The National Association for Stock Car Racing (NASCAR) may have crowned the Rocket 88 as its first king, but the Hudson Hornet is definitely is its most memorable racer. Hudson became the first automobile maker directly involved in stock car racing. It was one of their products, the Hornet, which dominated the NASCAR and AAA circuits in the 1950s.
In 1952, racer Marshall Teague and his Hudson Hornet nicknamed Fabulous ended the AAA season with a 1000-point lead over its closest competitor. Together, Teague and Fabulous won 12 out of the 13 scheduled racing events. They repeated their streak the following year with 14 wins, bringing the Hudson team’s record to 40 wins out of the total 48 races. The team finished with an 83% winning percentage.
The Hudson Hornet made a name for itself in the NASCAR with its 27 wins out of 24 races in 1952, 22 of 37 in 1953, and another 17 of 37 in 1954. With drivers like Herb Thomas, Dick Rathmann, Frank Mundy and, Tim Flock, and Al Keller in the Hudson team, they were an indomitable force in the NASCAR in the early 50s. Driving Today’s Nerad Jackson wrote of the record in an article as “an incredible accomplishment” coming from a vehicle with “legitimate luxury credentials”.
The Hornet driven by Marshall Teauge in the 1950s has been fully restored and is now on display at the Ypsilanti Automotive Heritage Museum. The museum stands on where Hudson’s last dealership, Miller Motors, once stood.
Produced from 1951 to 1954, the Hudson Hornet was one of the best sellers of the Hudson Motor Car Company of America. Its first generation models featured a lowered design that had a dropped floorpan. The chassis had a lower center of gravity for better handling. The lowered design was complemented with a streamlined look which overshadowed the popularity even of Cadillac.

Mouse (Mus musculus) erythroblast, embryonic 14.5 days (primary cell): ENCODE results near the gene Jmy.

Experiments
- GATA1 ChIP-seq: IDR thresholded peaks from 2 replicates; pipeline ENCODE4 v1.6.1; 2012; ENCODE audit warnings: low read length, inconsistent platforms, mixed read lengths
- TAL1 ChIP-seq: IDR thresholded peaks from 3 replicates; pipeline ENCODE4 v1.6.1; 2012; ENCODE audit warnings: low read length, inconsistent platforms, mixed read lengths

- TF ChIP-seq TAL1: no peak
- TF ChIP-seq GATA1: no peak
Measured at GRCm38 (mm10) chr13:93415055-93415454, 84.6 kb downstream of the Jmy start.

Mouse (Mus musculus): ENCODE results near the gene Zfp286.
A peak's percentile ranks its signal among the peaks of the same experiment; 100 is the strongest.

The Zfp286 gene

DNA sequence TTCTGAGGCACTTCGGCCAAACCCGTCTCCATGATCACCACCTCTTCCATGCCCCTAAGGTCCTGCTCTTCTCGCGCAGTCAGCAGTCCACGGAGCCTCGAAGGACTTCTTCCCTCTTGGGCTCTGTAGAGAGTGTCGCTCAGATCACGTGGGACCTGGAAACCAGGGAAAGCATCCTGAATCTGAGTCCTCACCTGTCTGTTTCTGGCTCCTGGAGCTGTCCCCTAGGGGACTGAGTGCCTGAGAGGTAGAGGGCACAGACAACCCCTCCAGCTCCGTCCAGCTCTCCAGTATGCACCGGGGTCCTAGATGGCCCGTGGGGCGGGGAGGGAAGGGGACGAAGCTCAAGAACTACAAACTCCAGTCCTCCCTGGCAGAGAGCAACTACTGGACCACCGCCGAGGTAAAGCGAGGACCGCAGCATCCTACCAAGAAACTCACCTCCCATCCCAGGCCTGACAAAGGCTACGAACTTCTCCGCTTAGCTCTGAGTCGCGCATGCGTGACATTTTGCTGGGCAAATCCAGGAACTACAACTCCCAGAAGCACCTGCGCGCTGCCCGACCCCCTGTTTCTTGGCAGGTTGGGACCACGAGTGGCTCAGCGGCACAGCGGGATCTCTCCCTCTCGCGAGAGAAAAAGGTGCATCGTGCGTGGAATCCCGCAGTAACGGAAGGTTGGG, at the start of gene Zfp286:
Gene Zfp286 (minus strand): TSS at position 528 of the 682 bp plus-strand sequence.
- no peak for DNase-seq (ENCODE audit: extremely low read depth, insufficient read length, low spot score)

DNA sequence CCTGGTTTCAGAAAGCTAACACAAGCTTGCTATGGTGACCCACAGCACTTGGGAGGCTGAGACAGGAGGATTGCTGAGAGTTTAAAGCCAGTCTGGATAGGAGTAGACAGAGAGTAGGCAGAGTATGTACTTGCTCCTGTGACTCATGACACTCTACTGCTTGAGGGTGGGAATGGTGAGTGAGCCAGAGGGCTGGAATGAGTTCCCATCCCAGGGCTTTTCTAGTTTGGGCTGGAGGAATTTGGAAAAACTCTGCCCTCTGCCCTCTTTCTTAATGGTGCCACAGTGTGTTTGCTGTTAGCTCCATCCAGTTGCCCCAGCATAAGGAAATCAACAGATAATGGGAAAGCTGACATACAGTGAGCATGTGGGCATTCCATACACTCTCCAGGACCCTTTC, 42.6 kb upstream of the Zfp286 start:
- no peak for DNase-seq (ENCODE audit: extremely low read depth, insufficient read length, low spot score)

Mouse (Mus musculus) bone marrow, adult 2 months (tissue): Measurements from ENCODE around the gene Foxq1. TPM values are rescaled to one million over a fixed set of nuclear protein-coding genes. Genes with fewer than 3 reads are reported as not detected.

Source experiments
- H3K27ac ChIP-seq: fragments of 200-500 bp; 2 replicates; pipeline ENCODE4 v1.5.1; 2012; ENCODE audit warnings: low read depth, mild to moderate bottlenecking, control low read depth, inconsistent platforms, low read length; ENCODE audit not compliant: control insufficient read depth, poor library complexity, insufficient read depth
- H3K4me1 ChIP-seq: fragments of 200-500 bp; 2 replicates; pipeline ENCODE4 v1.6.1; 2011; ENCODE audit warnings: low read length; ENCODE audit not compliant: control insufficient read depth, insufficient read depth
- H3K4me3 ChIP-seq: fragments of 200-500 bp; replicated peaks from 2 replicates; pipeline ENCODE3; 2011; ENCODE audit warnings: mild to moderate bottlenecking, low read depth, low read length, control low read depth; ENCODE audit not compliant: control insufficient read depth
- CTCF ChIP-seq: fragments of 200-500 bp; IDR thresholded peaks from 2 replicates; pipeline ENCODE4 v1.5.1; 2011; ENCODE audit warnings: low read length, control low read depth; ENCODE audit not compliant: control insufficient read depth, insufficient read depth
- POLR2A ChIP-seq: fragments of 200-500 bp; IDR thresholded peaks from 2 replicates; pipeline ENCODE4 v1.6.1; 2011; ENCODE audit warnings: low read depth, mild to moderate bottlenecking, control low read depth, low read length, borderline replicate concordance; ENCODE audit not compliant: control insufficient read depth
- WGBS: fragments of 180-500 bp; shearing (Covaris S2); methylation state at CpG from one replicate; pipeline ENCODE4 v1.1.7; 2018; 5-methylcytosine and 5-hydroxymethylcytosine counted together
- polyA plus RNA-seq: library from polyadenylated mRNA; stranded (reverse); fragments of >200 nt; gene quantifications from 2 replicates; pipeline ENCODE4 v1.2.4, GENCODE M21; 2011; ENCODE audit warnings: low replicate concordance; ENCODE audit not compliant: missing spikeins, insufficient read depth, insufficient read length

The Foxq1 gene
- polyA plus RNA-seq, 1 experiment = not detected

The first Hudson Hornet introduced in 1951 had four versions. One may opt for a two-door coupe, a two-door convertible, a hardtop coupe, and a four-door sedan. Prices for these models ranged from $2500 to $3100 at the time of their release. Every unit of the Hornet produced that year featured 170hp, Straightsix-H145 engines.
Marshall Teague’s Hornet was a 1952 model that had the twin-H engine with dual one-barrel carburetors. This was an option offered by the factories for an additional price. The twin-H engine produced 145hp of unadulterated power and a top speed of 112 miles per hour (mph). The combination of Teague’s natural driving prowess and the car’s overbuilt, overpowered engine made them an unbeatable team at NASCAR’s dirt and paved tracks.
One memorable Hudson Hornet reference in popular culture may be found in the Disney-Pixar 2006 animated movie “Cars”. Doc Hudson, the judge of Radiator Springs, was a Hornet. When Lightning McQueen got lost while en route to his next race aboard his trailer, he found himself in a town in the middle of nowhere. He created mayhem and was sentenced to fixing the roads he destroyed in the process. During one of McQueen’s outbursts, he challenged Doc to a race. Only then was it revealed that Doc Hudson was actually Fabulous, the famous NASCAR race car of the 1950s.